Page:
The Bouncing Souls and the Lawrence Arms have quite a few similarities. I'm not just talking about a stubborn adherence shared by fans to use the article "the" when stating their band names. There's something deeper, some sort of poppy instinct within the body of each band's work that shines through in a sonic onslaught on listener's ears.
You can't really hear the similarities between the two bands quite as clearly on their recordings, but I had an alcohol induced revelation at this past weekend's Riot Fest. TLA and TBS are perfect bed...err, stage-fellows...?
The House of Blues is really an extraordinary venue, but a surprising place for a punk show of this calibur. Simply put, the HOB is pretty well kept and clean in terms of Chicago venues, and the audience that attends Riot Fest is generally...not. So it wasn't exactly a surprise to see the pop-sensible punk rock fans had a dominating "one-up" status on the old school punkers.
When TBS took the stage, I was pretty excited for their set, as I'd seen them at Warped a few years before and absolutely loved them. Still, although I'm decently knowledgeable when it comes to TBS' repetoire of songs, I found myself fidgeting throughout the hour-plus set. I got mad love and respect for TBS, but one word I would not use to describe them is "versatile."
So what did I learn? There might be a few other bands I've only seen play at Warped Tour that I should avoid going to see in a regular concert setting.
When you get fidgety at a show, you turn to the bottle for support, which made at least half of the crowd a little jazzed for the Lawrence Arms by the time it was their turn to rock the HOB.
And then it was their turn.
As usual, Brendan Kelly kept the crowd laughing with his drunken antics, Neil Hennessy was a blur of hands and fingernails, and Chris McCaughan brought the ladies to their knees with his sexy pot-voice. They played songs from every album and even surprised the crowd with "Quicentuple Your Money," a fan favorite that doesn't get dragged off the shelf too often. The energy level was amazing and the crowd was slightly out of control.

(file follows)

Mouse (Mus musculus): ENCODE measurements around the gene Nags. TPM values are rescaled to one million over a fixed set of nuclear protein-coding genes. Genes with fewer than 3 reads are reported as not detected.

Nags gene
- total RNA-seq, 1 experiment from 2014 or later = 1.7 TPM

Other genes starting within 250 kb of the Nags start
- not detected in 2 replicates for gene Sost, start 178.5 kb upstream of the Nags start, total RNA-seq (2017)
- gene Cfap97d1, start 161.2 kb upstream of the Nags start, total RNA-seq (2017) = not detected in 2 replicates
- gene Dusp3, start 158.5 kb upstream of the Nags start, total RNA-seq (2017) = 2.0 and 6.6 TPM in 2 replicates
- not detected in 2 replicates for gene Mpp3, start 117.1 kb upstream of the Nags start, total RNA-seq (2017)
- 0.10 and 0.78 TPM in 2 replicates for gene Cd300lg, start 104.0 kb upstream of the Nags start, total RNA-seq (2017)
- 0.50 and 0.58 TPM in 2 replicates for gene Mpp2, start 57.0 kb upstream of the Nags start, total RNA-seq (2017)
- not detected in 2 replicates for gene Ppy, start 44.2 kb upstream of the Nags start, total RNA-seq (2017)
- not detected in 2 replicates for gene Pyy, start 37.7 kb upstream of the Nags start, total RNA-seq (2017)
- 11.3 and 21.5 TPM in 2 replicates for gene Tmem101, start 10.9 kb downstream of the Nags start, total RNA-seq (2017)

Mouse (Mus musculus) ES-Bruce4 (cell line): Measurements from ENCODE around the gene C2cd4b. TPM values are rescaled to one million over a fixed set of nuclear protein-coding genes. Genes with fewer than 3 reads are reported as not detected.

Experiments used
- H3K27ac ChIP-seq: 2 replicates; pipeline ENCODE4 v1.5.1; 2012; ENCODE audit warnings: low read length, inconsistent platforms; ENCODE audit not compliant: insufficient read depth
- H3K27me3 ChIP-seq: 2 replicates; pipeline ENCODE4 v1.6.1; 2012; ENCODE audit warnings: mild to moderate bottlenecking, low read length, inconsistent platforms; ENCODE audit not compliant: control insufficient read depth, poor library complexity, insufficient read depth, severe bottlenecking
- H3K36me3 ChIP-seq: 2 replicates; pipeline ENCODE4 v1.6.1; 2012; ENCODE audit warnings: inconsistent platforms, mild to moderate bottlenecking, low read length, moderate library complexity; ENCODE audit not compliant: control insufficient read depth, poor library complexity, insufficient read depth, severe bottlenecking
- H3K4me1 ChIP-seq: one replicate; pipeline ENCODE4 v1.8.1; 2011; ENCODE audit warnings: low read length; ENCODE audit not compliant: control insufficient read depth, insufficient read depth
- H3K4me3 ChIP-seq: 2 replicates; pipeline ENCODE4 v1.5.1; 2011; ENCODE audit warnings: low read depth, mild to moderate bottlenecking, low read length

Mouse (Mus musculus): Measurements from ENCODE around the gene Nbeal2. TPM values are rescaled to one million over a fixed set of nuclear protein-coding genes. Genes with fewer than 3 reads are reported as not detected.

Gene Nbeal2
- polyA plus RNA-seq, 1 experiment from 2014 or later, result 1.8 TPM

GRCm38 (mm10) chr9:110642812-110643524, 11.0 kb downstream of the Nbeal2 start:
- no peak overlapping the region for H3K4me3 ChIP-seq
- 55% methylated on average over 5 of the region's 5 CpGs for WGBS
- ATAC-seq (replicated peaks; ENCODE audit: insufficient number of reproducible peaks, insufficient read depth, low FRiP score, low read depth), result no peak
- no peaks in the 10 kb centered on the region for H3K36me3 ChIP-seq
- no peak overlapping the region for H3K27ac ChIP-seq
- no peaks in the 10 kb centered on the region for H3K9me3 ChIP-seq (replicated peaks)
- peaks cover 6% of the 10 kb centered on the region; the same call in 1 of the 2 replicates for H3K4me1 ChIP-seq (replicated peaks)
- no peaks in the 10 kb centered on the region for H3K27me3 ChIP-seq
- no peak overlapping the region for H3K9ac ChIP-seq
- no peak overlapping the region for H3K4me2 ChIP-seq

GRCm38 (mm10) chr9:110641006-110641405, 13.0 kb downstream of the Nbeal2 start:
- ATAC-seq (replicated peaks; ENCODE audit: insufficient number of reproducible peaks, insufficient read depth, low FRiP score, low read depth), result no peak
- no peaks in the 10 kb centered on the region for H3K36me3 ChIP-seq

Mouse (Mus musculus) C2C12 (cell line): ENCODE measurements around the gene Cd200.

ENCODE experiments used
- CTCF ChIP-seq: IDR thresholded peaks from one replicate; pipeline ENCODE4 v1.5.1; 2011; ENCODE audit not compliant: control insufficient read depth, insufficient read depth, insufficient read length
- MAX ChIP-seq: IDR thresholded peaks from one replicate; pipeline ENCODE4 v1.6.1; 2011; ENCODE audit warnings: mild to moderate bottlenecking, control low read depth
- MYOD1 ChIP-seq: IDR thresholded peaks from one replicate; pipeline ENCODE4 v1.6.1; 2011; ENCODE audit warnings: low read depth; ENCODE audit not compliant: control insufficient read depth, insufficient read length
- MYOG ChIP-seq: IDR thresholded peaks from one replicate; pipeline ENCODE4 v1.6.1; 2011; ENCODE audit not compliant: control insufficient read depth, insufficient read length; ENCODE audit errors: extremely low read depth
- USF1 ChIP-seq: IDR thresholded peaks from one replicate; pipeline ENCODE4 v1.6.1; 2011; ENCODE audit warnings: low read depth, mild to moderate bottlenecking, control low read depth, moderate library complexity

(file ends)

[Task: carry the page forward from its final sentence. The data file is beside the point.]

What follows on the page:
Take it from a guy who has been to a lot of shows: the Lawrence Arms have some of the best fans in Chicago.
Oh, you were dragged in by the headline and you're waiting for the point, huh?
When my attention started waning during the Bouncing Souls set, I ran into Hennessy and chatted things music. Kelly's wife just had a baby, which has pushed plans for a new album off into the unforeseen future. So, from what I gathered, it appears talks with Fat Mike have developed the possibility of a 7" series, in the tradition of other Fat bands. Hennessy mentioned that, since the band members have been busy with other things, Fat Mike suggested that they record songs as they write them. Then, he'll release a few here and there as 7"s.
Hennessy didn't mention that there was anything specific in the works as of yet, but that it was an idea being bounced around. Let's hope something gets moving shortly, huh? I feel like I'm starved of new Lawrence Arms material.
"I never tried that / I never tried that / I never tried that / but I know I don't like it."
- Brendan Kelly, "The Devil's Takin' Names"
Holy shit. Can I just say -- and actually mean, for once -- that I've found my brand new obsession? Please? Okay, I'm going to say it anyway.If anyone can bring peace to the sickly giant that is Russia, then it is this band. And they know it. Say hello to Closure in Moscow.
This band blindsided me. Even though Circa Survive has kept me contented following Anthony Green's departure from Saosin (more on Green's new solo album to come), I didn't think anyone would be able to take young Saosin's place in my heart. But apparently Saosin chose the heir to the throne, as it threw its weight behind CIM after a flattering appearance in AP, where the young Aussie band cited Saosin as a primary influence (referring directly to the band's Green days).
Now, Closure in Moscow has...well...essentially...um...bro ught closure to fans of Saosin that were disillusioned by Green's exit. They pick up right where Saosin left out, pounding out high-pitched emotive music supported by unpredictable patterns and intense drum fills. They've preserved the haunting melodies while pushing forward with the song structures, driving a production of intricacy and beauty that's been unmatched by any band I've had the pleasure of listening to this year.
To be fair, CIM is more than just a Saosin clone. The band's influences and similarities shine through in their gigantic, aura-building sound. Think if Saosin and the Mars Volta eloped to Vegas, but Saosin got cold feet and hooked up with a showgirl named Fall of Troy, broke her heart, and flew out to the east coast to live with My Chemical Romance, an old college buddy. Meanwhile, From First to Last and Rufio are tracking Saosin like an animal, bounty-hunting for the reward money. Unbeknownst to From First to Last, it was Rufio's older brother Yellowcard that Saosin had murdered, and Rufio is searching for more than just money -- he wants revenge.
Sorry, I blacked out for a second. What just happened?
Closure in Moscow recently brought the thunder from down under, releasing its debut EP The Penance and the Patience in April of this year. Check them out.
"Line by line, it's not too late / We're biding time."
- Closure in Moscow, "Breathing Underwater"